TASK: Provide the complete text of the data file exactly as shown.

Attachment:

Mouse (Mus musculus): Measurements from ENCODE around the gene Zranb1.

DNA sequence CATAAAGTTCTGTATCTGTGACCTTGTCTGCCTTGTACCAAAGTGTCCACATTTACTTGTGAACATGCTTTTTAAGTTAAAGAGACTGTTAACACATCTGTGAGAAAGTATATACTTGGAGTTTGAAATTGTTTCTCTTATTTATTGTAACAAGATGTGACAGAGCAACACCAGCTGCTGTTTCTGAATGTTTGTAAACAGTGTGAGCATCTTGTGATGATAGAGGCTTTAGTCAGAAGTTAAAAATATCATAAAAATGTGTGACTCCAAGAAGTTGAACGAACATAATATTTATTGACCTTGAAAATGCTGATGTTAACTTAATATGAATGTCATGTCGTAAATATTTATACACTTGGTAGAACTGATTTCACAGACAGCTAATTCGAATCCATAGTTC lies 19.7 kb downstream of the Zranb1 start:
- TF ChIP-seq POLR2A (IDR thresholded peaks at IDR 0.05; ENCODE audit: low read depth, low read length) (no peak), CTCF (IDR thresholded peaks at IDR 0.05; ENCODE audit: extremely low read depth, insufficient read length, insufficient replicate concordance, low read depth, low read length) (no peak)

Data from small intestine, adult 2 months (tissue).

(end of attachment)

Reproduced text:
Mouse (Mus musculus): Measurements from ENCODE around the gene Zranb1.

DNA sequence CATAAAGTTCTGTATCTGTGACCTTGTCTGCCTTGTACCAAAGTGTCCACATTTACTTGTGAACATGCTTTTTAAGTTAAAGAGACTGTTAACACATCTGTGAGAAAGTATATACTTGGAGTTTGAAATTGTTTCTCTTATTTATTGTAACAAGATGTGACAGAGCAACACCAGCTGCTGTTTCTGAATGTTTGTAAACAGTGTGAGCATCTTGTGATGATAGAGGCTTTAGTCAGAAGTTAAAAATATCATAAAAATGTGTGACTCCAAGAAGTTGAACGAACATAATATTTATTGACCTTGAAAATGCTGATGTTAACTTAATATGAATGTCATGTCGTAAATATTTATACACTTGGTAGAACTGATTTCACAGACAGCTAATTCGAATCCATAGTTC lies 19.7 kb downstream of the Zranb1 start:
- TF ChIP-seq POLR2A (IDR thresholded peaks at IDR 0.05; ENCODE audit: low read depth, low read length) (no peak), CTCF (IDR thresholded peaks at IDR 0.05; ENCODE audit: extremely low read depth, insufficient read length, insufficient replicate concordance, low read depth, low read length) (no peak)

Data from small intestine, adult 2 months (tissue).